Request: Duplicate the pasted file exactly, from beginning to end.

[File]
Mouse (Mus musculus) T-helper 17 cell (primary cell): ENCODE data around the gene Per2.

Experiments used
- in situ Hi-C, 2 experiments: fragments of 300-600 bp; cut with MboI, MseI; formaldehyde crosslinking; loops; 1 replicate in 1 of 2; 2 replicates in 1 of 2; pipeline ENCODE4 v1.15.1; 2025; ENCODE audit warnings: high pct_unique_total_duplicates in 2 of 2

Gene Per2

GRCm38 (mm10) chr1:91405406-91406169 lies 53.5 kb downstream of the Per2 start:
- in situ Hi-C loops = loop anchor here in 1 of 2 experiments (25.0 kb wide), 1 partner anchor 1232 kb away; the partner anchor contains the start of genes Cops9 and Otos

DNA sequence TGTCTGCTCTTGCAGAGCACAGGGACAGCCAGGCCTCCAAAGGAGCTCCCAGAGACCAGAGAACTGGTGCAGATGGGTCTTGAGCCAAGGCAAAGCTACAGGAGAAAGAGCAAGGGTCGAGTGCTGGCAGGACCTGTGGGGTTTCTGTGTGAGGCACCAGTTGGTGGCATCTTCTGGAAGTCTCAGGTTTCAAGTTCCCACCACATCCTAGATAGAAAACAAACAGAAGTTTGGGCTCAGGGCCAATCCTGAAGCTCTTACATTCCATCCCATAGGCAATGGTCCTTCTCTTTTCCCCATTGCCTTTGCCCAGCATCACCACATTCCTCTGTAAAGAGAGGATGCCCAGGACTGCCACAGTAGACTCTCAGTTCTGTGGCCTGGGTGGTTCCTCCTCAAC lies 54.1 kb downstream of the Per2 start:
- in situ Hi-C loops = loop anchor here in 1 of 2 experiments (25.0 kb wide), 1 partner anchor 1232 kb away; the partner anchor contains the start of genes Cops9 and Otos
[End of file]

Mouse (Mus musculus) T-helper 17 cell (primary cell): ENCODE data around the gene Per2.

Experiments used
- in situ Hi-C, 2 experiments: fragments of 300-600 bp; cut with MboI, MseI; formaldehyde crosslinking; loops; 1 replicate in 1 of 2; 2 replicates in 1 of 2; pipeline ENCODE4 v1.15.1; 2025; ENCODE audit warnings: high pct_unique_total_duplicates in 2 of 2

Gene Per2

GRCm38 (mm10) chr1:91405406-91406169 lies 53.5 kb downstream of the Per2 start:
- in situ Hi-C loops = loop anchor here in 1 of 2 experiments (25.0 kb wide), 1 partner anchor 1232 kb away; the partner anchor contains the start of genes Cops9 and Otos

DNA sequence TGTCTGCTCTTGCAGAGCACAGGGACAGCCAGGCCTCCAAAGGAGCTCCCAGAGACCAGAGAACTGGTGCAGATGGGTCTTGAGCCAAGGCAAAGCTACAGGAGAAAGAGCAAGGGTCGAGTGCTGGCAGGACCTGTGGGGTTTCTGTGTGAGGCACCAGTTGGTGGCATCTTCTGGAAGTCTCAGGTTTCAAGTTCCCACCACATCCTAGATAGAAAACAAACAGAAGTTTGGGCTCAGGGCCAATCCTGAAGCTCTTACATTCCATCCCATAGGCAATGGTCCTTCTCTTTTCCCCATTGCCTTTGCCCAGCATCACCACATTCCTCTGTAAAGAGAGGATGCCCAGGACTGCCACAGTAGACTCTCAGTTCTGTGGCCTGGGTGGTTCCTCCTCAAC lies 54.1 kb downstream of the Per2 start:
- in situ Hi-C loops = loop anchor here in 1 of 2 experiments (25.0 kb wide), 1 partner anchor 1232 kb away; the partner anchor contains the start of genes Cops9 and Otos